NOBEL LAUREATES, 4 November 2013
by Tun Khin, Huff Post – TRANSCEND Media Service
Daw Aung San Suu Kyi’s interview with the BBC during her visit to the UK, has shocked many of her admirers. Despite being repeatedly pressed to do so, she repeatedly avoided giving a clear unequivocal condemnation of the anti-Muslim violence that is engulfing Burma.
As a Muslim Rohingya and an advocate for human rights who spent many years campaigning for her freedom, it is hard to express the shock I felt at her words during this interview.
She started by dismissing reports of ethnic cleansing against the Rohingya Muslim minority. On what basis does she make this denial? Despite repeated requests, in the 16 months since the violence against Muslims began in Rakhine State, she has not once visited the area. In contrast, Human Rights Watch has been to the areas where attacks took place, gathered evidence, and had experts in international law examine it. Their conclusion is that there is evidence of ethnic cleansing and crimes against humanity. Presented with such evidence, how can anyone who cares about human rights just dismiss this out of hand as she did?
Given the opportunity to clearly condemn attacks against Muslims, she repeatedly refused to do so. Instead she generalised by saying she condemned all violence and hatred. She has moral authority like no other person in Burma. When she speaks, people listen. If she strongly condemned attacks on Muslims it would make a difference. It could calm the situation. But she didn’t. Instead, she went beyond just trying to explain why the violence was taking place, and sounded like she was making excuses for it. First she did this by saying it was because Buddhists were also living in fear. How can this be true? Buddhists are by far the biggest majority in Burma. Secondly she talked about Buddhists also being subjected to violence and having to flee Burma. The overwhelming majority of violence has been Buddhists attacking Muslims, not the other way around. No Buddhists have fled Burma because of attacks by Muslims. They fled because of repression by the Buddhist led dictatorship. Even if there was real fear as she claims, that doesn’t justify people taking to the streets and burning alive their Muslim neighbours.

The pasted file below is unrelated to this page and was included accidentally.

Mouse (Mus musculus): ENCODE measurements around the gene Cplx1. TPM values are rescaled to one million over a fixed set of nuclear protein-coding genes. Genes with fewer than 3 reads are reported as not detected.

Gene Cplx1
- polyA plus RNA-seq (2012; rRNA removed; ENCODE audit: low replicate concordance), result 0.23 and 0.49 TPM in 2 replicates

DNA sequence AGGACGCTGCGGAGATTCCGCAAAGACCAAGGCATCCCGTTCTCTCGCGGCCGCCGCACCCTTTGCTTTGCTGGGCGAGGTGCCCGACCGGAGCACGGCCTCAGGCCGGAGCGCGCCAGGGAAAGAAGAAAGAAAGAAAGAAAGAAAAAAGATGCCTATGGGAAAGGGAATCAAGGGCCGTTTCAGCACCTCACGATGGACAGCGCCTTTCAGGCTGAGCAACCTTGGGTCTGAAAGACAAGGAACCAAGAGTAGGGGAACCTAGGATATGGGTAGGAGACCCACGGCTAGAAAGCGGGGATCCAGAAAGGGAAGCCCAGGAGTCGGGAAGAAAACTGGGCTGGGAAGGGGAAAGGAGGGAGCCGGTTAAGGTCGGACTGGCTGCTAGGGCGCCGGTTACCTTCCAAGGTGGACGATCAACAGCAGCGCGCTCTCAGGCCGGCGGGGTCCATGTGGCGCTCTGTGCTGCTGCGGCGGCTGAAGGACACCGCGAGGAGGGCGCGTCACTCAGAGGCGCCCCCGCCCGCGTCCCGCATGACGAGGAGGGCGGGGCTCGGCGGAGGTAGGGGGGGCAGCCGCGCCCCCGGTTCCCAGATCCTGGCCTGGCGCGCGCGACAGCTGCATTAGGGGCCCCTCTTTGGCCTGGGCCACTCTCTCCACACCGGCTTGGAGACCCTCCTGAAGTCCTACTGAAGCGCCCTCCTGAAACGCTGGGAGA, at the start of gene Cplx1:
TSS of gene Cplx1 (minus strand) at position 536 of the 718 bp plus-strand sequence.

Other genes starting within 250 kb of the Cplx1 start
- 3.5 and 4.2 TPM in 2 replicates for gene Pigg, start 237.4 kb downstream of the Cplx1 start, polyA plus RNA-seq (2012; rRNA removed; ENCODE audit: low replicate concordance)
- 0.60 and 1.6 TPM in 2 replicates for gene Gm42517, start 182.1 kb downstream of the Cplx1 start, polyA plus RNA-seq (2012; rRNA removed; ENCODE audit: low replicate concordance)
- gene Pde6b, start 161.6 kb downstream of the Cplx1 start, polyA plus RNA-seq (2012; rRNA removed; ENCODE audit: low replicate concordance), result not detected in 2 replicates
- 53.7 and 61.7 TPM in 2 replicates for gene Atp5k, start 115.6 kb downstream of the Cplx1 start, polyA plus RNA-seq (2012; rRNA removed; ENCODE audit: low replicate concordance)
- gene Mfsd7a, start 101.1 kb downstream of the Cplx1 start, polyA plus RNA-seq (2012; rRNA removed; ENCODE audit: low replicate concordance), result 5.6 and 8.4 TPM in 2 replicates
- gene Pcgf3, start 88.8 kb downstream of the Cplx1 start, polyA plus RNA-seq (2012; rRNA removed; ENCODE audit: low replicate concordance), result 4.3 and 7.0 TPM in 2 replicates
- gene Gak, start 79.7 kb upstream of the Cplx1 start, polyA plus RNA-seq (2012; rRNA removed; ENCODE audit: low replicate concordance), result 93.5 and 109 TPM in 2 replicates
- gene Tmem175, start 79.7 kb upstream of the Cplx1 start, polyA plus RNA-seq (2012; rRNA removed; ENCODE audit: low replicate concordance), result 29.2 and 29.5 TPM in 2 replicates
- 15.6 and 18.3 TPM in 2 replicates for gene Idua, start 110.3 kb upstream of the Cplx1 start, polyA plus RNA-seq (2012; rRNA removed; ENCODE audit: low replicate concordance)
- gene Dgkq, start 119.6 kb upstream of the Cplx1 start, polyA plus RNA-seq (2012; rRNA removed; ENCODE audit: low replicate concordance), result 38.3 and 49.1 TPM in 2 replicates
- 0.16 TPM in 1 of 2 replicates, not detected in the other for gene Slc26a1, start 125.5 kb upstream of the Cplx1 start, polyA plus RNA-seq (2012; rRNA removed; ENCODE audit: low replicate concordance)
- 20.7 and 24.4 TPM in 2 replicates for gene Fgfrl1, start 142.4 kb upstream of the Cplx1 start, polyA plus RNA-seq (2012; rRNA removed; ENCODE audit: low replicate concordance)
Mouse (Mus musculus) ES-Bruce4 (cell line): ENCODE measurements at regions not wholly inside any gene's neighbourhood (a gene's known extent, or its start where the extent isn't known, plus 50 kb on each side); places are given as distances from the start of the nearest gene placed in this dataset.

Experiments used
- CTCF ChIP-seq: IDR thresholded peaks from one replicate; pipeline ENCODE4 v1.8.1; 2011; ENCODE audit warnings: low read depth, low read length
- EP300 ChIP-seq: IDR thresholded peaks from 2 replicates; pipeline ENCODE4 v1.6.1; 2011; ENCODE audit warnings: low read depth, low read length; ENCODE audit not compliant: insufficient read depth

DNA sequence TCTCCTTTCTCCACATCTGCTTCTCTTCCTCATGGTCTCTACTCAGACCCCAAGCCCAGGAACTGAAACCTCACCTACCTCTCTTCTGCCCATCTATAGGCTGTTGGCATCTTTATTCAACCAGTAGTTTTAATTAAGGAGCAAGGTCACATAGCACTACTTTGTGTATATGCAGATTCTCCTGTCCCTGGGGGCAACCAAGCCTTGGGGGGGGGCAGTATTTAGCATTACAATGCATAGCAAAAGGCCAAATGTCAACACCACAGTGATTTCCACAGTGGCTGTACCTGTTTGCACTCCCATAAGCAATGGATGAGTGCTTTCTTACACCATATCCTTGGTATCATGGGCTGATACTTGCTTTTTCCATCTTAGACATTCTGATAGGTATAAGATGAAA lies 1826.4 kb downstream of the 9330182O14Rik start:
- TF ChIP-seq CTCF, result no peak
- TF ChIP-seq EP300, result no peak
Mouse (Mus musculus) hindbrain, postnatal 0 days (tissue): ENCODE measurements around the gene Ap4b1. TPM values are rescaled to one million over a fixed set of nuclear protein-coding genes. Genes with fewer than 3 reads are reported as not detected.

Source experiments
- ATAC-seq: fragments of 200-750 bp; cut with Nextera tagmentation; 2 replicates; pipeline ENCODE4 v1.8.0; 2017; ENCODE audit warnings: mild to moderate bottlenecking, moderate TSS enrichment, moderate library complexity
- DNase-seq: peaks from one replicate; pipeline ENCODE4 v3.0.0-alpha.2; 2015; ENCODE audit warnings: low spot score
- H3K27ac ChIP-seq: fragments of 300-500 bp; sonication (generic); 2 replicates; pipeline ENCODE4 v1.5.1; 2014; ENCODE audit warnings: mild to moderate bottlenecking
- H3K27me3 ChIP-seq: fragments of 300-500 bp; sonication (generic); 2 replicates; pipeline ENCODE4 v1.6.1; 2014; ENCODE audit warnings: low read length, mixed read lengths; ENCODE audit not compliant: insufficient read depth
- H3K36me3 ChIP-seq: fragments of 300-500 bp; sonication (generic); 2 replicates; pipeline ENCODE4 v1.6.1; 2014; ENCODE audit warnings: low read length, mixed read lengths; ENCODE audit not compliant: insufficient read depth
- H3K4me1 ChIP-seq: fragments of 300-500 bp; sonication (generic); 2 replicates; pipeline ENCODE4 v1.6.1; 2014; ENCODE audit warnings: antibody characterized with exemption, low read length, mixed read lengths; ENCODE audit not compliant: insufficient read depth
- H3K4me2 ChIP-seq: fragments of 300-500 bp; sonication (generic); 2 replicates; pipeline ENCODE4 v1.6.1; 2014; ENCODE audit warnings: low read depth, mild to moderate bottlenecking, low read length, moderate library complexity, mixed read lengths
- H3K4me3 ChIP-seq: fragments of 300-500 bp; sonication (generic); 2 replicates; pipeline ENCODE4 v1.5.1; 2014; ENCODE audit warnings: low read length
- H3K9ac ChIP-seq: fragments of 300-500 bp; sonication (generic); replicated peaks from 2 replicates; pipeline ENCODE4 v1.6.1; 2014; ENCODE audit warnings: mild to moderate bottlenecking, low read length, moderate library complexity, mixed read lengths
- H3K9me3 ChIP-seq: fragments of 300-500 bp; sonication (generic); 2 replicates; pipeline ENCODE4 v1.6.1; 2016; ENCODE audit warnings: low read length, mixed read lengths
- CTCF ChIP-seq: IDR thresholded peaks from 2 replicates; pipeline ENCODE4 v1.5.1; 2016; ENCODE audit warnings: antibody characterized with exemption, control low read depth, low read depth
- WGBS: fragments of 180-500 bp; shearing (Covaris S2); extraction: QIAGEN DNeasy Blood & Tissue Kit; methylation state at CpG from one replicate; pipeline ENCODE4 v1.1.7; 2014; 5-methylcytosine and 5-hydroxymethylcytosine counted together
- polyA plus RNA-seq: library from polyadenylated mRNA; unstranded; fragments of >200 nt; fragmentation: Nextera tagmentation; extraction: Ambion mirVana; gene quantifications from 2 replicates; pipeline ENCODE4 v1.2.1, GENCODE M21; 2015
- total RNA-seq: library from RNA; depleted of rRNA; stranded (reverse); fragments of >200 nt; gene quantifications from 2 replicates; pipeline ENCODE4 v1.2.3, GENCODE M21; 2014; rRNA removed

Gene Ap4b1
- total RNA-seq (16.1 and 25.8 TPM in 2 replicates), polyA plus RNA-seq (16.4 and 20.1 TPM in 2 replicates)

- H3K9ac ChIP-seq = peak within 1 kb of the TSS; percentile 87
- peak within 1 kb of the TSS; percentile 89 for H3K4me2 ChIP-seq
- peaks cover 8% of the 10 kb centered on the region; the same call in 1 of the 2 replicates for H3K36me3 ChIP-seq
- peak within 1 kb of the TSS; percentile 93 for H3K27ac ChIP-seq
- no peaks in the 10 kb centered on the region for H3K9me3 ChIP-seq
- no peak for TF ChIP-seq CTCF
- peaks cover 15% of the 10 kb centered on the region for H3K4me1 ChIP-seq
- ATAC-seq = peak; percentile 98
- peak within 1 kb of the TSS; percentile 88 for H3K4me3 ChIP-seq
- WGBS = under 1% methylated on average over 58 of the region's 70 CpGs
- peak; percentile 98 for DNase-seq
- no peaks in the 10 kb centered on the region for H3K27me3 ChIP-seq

In the past 16 months alone, 140,000 Rohingya Muslims have been forced to flee to squalid temporary camps. This compares to less than five thousand Rakhine Buddhists who fled homes after tit-for-tat attacks when violence against Rohingya began in June last year. Why is Aung San Suu Kyi trying to portray this as two sides suffering equally, when the facts prove this is not the case?
Daw Aung San Suu Kyi also started talking about global Muslim power, as if this is some kind of threat to Burma? To hear a Nobel Peace Prize winner talking in the same way about Islam as bigots and racists is very disappointing. There are conspiracy theories about a global Muslim conspiracy to take over Burma, but these kind of things are spread by crazy people on Facebook. It is not what you expect from a University educated leader of a democracy movement. Instead of dismissing these claims as the dangerous nonsense they are, she gave them credibility in the eyes of many Burmese.
When Daw Aung San Suu Kyi was asked about the Monk Wirathu, who incites hatred and violence against Muslims, she also avoided criticising him, again just using generalisations saying she condemns hate of any kind. This hasn’t gone unnoticed in Burma.
Perhaps one of her most revealing comments was when she talking about Muslims integrating. She was not only talking about the Rohingya. She was talking about Muslims generally. How and why do people who are native to Burma, having lived there countless centuries, need to integrate? They are Burmese, and unlike most Rohingya Muslims, they have Burmese citizenship. Most have never even travelled abroad, and nor have any of their ancestors. But Aung San Suu Kyi doesn’t seem to see them that way. She sees them as different and needing to integrate. Seeing as the only difference is their religion, does she share the common view among many Buddhists in Burma that Muslims are not real Burmese?
In the west admirers might be shocked and disappointed by Aung San Suu Kyi’s comments, but in Burma the consequences are much more serious. Those who are inciting anti-Muslim hatred have taken great encouragement from her words, and we expect more violence against us. The United Nations has an opportunity to help by including the establishment of a commission of inquiry into this violence in the General Assembly resolution on Burma which they are currently drafting. This could establish the truth and make recommendations for action. We already knew the government won’t stop the violence, and it is now clear the democratic opposition won’t do anything either. If the UN also abandons us, we will be left without hope.
Tun Khin is President of the Burmese Rohingya Organisation UK.